Most lawyers haven’t studied computer science extensively and may look at internet security as being nothing more than purchasing security software for their laptop or calling up their credit card company when weird online purchases pop up on their bills that they never made.
For yourself and certainly your clients, cyber security can come off as an extremely complex concept that we would rather leave to the professionals.
Instead of getting stuck in overwhelming assumptions, let’s simplify the basics of internet security and jump right in and make sense out of its basic premise so that it stops feeling so intellectually intimidating.
1. What is cyber security?
Cyber security is a form of protection that is associated with the internet and computer-related software, hardware, or network systems.
This means protection for websites, social media accounts, phones, computers, and everything else that you do online or that is connected to computer systems.
2. Differences between cyber security and IT security
Before you make the assumption that information technology security and cyber security are the exact same thing, let’s identify their differences.
IT security is a wider concept that encompasses the protection of your physical information like access codes to buildings and virtual information, while cyber security only applies to the protection of your virtual information, computer systems, and networks.
Both cyber security and IT security are forms of internet security that need to be implemented, especially to protect the extensive amounts of data that is collected by businesses.
3. Denial of service (DOS) problems
How do you know if you are dealing with a denial of service attack? An obvious sign of a DOS problem is if your systems or networks can’t process data from valid users because they are being overloaded.
DOS attackers can come in the form of one IP address or from multiple infected host machines.
4. Malware issues
Malware is wicked software with the purpose of intentionally ruining computers, computer networks, and servers.
The most common forms of malware are referred to as viruses, trojan horses, worms, spyware, and ransomware.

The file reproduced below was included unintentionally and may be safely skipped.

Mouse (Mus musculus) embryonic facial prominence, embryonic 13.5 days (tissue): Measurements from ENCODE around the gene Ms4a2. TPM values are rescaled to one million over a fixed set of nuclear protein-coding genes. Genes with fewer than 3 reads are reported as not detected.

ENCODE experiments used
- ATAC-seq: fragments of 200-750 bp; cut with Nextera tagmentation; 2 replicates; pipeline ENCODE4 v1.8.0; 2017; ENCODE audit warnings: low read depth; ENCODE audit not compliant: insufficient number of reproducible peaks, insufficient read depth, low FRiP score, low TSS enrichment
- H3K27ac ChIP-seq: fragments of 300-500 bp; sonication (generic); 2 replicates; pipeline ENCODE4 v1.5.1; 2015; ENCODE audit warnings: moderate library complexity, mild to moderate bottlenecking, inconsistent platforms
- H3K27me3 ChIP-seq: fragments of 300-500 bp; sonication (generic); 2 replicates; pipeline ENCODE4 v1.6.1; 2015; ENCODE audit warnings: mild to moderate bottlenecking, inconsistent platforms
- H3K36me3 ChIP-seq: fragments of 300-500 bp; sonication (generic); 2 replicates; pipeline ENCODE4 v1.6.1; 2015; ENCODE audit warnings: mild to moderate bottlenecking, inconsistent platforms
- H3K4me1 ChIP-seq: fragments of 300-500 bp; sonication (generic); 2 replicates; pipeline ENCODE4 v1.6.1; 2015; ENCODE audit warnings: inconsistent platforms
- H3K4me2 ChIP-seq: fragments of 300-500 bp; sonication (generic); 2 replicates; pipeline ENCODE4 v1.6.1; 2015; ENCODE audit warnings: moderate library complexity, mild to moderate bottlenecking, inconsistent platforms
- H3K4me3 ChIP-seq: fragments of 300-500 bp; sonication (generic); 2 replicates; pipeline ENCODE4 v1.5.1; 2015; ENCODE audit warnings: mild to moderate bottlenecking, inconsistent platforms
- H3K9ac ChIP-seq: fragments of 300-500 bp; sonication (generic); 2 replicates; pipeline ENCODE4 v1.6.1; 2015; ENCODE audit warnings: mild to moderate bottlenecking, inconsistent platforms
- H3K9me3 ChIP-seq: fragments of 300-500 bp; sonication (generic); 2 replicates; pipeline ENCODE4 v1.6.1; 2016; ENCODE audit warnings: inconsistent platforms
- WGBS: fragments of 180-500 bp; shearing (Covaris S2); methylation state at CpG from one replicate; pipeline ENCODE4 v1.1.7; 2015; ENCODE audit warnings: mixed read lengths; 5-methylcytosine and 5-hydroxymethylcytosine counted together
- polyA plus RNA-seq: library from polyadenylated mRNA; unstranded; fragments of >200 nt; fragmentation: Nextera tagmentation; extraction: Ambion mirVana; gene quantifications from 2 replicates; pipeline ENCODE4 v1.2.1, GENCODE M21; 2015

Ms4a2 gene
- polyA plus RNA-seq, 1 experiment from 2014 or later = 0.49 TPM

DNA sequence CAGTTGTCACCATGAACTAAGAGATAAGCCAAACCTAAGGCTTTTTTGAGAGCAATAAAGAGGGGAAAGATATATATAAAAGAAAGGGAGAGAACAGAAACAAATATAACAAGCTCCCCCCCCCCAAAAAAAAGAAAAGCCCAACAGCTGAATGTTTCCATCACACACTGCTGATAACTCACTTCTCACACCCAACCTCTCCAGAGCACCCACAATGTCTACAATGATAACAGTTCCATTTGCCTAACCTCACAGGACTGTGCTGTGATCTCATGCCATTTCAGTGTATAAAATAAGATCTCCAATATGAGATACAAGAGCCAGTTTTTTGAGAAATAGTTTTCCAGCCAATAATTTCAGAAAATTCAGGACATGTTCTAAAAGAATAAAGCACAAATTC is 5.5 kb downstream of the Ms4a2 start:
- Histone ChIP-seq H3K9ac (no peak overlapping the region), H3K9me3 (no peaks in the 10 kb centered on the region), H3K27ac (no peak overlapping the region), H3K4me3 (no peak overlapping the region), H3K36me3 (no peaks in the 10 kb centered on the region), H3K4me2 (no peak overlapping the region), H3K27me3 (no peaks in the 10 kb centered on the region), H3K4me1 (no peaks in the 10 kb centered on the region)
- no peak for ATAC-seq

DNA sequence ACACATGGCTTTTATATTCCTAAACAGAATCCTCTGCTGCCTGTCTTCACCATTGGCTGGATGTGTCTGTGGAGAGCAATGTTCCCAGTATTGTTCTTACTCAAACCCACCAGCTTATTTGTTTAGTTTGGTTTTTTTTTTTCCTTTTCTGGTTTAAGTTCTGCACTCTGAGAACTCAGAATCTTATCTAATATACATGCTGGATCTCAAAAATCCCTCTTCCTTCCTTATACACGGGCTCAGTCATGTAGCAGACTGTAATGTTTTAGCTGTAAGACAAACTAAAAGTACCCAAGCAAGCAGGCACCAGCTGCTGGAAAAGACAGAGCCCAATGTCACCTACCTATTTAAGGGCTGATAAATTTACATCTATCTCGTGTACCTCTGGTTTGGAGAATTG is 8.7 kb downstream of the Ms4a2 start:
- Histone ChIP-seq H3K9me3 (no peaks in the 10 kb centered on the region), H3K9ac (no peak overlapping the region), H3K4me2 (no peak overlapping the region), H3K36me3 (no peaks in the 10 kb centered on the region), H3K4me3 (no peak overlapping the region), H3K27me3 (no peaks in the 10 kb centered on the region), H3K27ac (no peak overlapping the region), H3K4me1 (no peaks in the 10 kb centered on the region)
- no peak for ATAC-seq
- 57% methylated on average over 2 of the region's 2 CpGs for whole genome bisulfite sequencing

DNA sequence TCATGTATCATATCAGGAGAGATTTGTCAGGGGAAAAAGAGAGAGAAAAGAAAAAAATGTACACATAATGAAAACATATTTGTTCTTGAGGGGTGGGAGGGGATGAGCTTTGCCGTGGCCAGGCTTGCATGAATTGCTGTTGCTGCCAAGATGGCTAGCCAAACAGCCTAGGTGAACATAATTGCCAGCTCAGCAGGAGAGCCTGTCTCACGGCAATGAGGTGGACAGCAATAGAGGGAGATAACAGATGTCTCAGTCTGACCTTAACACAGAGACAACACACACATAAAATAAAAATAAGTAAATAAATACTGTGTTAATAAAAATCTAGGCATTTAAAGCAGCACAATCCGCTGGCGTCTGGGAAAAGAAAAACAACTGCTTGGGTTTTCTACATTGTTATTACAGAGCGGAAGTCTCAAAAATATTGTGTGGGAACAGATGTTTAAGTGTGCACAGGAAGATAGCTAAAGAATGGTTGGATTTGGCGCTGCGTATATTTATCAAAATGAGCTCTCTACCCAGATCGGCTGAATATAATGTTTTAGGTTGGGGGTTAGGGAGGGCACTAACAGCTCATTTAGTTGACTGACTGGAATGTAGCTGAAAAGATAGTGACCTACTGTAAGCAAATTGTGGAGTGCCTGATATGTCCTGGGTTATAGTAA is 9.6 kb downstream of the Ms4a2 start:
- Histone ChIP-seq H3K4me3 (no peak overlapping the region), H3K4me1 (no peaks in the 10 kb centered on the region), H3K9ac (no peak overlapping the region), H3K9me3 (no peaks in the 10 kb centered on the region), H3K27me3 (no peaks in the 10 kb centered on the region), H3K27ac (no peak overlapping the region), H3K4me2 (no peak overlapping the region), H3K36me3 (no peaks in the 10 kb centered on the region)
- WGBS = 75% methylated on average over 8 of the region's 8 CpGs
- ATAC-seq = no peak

Viruses connect, scatter, and replicate inside your computer to paralyze it.
Trojan horses are malware that misleads users into thinking that seemingly safe things like email attachments or fake advertisements are safe to click and open up. Trojans can then take control of your computer against your will.
Worms are similar to trojans being that they slither inside of your networks and computers through clickable engagement.
Spyware steals your personal information from your browsing habits, and in extreme cases, the attacker may try to blackmail you for it.
Ransomware can lock you out of your own online accounts and be used as a threat to attempt to delete or publish your data if they don’t get ransom money out of you.
5. Understanding backdoors
We all occupy space on the world wide web whenever we go online using authorized entry points such as our log-in credentials. But a backdoor bypasses these valid entry points, allowing a person with negative intentions to invade your online presence without your permission.
6. Password protection
How many times have we been told to pick a complicated password instead of the easy ‘1,2,3,4’ ones that are simple to remember? There is a reason for these warnings; a lack of password protection is the largest threat to your internet security.
These online attackers don’t even have to deploy complicated theft techniques to steal your password, like social engineering, breaking into password databases, or mining unencrypted passwords.
Hackers can simply type in your typical password and move in instantly because you made their life super easy.
7. Two Factor Authentication
To make it more difficult for hackers to get into your accounts, you can use what’s called two-factor authentication to prove that it’s really you. Two factor authentication means one, something you know like your password, and two, something you have like your phone. Oftentimes they will send you a random pin to your phone via text or using a special app.
That way, even if the hacker steals your password, they will not be able to get into your account, giving you time to change the password.
8. Phishing dilemmas
Phishing spelled with a ‘ph’ involves the sending out of mass emails that ask random people to head right over to a website that may appear legitimate, such as your bank or your employer’s web portal.
But unfortunately, what ends up happening is that this website is only pretending to be something that looks safe and sound. What the hacker is using this site to do is to ‘phish’ your personal data and collect your credentials and log-in details in the process. For example, it might ask you to log into your bank because you have an important message about your account balance.
Now that you have a better understanding of what you need to know about internet security, you can become more conscious of the threats to your personal data as well as your client data.
Instead of remaining too scared to ever go online again, be educated about the various threats and keep your guards up just like you would when exploring a big city.